Cape voters reject public smoking ban

Wednesday, April 6, 2011
Doc Cain, left, owner of Port Cape Girardeau and member of "Stand Up Cape, What's Next?", congratulates the crowd in his bar after unofficial results came in showing the smoking ban question was defeated 3,997 to 3,672, or 52.12 percent to 47.88 percent, on Tuesday, April 5, 2011. (Kristin Eberts)

Cape Girardeau voters narrowly defeated a hotly contested smoking ban Tuesday. The outcome was an apparent rejection of a well-heeled group of supporters who spent more than $83,000 to get out its message of the hazards of secondhand smoke.

The controversial issue, which has been debated since November when Citizens for a Smoke-Free Cape began gathering signatures to put it on the ballot, failed by just 325 votes, with 3,997 against and 3,672 voting in favor, with all precincts reporting.

At Port Cape Girardeau, Doc Cain hoisted a cigar in triumph in front of fellow members of Stand Up Cape, What's Next?, the group that raised only $3,000 but preached property rights and unfair government intrusion. He hugged his wife and shook hands in the bar, with several raising their arms in victory.

"This is a great day for Cape Girardeau businesses, especially those that allow smoking," Cain said. "It shows that you just can't come into our community and take over, force people to think the way you think."

The mood was decidedly more somber at Beef O'Brady's, where Smoke-Free Cape kicked out the media from a back room when word came that the ban had failed.

Spokeswoman Shelly Wood said later that group members met privately to gather their thoughts.

"Of course we're disappointed," she said. "We knew it would be a close race the whole time. We knew it was possible we would not win. But we're proud of the work we did in raising awareness about the dangers of secondhand smoke."

According to the city's charter, another initiative petition cannot be submitted to implement a smoking ban for one year. Wood said it was "too early to say" whether the group would try again a year from now.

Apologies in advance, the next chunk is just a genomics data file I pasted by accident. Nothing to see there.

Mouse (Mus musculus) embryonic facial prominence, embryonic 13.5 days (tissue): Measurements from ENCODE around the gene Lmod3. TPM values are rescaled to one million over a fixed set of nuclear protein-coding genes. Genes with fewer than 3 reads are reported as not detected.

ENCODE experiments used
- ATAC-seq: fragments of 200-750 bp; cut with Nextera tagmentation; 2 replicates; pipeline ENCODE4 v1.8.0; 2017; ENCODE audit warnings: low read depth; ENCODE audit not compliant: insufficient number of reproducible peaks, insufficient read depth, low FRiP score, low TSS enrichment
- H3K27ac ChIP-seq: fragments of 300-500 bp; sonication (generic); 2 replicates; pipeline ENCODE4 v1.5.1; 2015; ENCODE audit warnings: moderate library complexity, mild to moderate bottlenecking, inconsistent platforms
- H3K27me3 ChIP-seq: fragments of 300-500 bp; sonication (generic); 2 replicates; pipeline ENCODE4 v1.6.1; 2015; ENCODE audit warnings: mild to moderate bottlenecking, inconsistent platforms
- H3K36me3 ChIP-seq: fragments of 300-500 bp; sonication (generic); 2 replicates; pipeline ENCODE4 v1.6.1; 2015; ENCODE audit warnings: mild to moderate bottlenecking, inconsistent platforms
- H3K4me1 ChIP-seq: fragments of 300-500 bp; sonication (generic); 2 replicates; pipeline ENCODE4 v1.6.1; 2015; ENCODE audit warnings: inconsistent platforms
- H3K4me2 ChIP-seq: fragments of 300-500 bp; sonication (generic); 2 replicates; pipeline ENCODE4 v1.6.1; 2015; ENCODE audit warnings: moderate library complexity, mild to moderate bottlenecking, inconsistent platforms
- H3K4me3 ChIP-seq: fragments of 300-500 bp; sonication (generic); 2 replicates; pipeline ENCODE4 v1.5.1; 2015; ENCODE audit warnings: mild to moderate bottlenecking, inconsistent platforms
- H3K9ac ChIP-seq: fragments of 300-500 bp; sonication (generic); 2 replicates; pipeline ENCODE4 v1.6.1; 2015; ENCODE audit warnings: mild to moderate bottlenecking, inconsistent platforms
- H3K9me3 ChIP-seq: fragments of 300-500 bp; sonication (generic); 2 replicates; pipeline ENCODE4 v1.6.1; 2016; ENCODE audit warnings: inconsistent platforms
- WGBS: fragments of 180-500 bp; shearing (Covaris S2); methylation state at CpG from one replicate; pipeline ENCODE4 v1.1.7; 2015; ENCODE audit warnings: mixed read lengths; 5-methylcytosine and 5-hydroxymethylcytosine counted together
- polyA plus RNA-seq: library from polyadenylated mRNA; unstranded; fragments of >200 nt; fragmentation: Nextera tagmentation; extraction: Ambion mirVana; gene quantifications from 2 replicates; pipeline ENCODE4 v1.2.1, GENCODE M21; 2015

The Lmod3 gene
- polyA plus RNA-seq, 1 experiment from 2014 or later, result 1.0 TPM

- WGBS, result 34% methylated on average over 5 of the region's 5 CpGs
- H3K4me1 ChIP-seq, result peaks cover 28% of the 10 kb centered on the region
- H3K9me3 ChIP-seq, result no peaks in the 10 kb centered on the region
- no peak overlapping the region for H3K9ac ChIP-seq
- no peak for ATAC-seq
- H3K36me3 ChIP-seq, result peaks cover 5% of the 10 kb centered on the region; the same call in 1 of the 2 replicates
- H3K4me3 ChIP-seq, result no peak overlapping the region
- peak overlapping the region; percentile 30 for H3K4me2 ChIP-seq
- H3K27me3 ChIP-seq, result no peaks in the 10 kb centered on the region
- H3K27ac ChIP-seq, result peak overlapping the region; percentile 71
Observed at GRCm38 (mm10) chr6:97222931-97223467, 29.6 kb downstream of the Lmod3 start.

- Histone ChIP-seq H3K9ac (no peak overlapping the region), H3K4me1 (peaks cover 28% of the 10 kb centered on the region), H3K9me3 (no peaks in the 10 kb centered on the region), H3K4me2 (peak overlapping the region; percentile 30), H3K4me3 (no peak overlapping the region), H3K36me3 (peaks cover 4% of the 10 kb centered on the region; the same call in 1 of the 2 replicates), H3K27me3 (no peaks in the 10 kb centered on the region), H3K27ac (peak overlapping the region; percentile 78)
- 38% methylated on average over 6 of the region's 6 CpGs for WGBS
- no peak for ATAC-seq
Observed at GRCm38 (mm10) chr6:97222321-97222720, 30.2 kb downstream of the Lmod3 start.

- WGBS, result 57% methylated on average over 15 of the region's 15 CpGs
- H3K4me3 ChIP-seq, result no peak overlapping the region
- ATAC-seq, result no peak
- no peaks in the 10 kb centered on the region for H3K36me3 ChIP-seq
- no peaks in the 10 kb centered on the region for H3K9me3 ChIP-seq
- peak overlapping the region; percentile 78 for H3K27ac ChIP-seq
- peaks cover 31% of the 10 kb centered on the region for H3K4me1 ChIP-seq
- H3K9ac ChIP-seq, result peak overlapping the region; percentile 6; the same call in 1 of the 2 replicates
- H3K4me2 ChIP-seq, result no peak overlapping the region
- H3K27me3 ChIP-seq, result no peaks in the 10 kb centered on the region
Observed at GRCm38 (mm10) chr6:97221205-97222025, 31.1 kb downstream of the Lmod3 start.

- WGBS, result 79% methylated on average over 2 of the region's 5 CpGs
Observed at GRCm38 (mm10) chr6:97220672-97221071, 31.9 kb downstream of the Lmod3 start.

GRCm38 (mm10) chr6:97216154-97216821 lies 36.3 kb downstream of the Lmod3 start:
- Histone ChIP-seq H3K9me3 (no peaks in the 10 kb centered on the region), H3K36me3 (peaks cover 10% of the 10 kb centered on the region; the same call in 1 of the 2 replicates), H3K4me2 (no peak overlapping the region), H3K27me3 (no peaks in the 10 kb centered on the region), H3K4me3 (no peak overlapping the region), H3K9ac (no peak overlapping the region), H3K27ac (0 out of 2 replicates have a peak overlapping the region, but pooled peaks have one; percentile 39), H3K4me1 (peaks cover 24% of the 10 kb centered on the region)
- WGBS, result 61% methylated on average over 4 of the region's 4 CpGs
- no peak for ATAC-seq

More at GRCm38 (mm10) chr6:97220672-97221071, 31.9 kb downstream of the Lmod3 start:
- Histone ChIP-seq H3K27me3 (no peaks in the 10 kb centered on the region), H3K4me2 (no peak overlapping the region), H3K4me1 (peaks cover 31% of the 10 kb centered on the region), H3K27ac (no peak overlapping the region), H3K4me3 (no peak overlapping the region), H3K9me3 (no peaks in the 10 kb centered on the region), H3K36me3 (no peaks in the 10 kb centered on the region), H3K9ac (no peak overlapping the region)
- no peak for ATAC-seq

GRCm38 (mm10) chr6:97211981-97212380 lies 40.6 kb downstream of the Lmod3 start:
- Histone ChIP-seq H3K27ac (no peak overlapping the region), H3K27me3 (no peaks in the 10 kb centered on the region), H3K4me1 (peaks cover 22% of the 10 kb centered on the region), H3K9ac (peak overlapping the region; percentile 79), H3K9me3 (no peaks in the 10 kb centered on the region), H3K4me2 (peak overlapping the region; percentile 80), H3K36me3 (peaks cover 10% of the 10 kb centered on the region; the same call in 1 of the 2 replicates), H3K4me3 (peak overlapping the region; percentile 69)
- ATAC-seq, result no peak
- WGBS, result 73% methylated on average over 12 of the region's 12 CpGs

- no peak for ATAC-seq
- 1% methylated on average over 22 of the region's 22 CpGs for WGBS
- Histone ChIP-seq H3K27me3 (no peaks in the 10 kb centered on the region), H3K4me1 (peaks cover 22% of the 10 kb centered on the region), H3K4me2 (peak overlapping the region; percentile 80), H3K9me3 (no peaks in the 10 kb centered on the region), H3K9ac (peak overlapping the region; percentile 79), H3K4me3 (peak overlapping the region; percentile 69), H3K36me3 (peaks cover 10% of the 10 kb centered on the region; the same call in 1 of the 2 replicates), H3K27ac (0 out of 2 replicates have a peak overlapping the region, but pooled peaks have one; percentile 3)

Dale Humphries, left, with Smoke-Free Cape reflects on the defeat of the smoking ban for Cape Girardeau after hearing the report from Stacy Reliford, right, a lobbyist with the American Cancer Society, Tuesday, April 5, 2011 at Beef O'Brady's. Dan Carrigan, center, also waited for election results. (Fred Lynch)

Cape Girardeau was the only Missouri city that defeated a smoking ban Tuesday, with O'Fallon, Springfield and Webb City passing similar bans on smoking. In Springfield, 53 percent of voters said yes; in O'Fallon it passed with 72 percent of the vote; and 56 percent of Webb City voters approved the ban there.

Some voters at the Cape Girardeau polls Tuesday, however, said they found the ban too restrictive.

"I feel it should be the right of the individual business person whether smoking should be allowed or not," said Robert Gentry, who owns the Corner Store on Broadway and doesn't smoke. "I have strong feelings about individual rights."

Greg Tlapek, a local Libertarian who has run for Congress in the past, even spent two hours walking city streets with a sign that simply said: "Vote no." He, too, said he is an advocate for individual rights.

"It is the owner's property, and if they want to allow smoking, they should be allowed," Tlapek said. "There are already a lot of restaurants that don't allow smoking. Surely we can tolerate the few that do."

But, as the vote indicated, not everyone agreed.

Laura Woldtvedt voted in favor of the smoking ban early Tuesday at the Arena Building.

"I'm very much an anti-smoking advocate," she said.

The ban, which would have taken effect in 60 days had it passed, was put on the ballot by the Cape Girardeau City Council after the signatures were verified. Some council members expressed concern then about the ban, saying it was overreaching and was not the government's place to outlaw the consumption of a legal product on the property of a private business owner.

Mayor Harry Rediger said Tuesday he had mixed feelings about the election results. He is not a smoker and understands that smoking is a health hazard, he said. But, in the end, his concerns about government interference were paramount.

"To me, this proposal overstepped its bounds," he said. "It should, in my opinion, have been a business owner's decision how it wants to treat its business."

Thirty-one percent of Cape Girardeau's registered voters went to the polls Tuesday, with 7,695 casting ballots.


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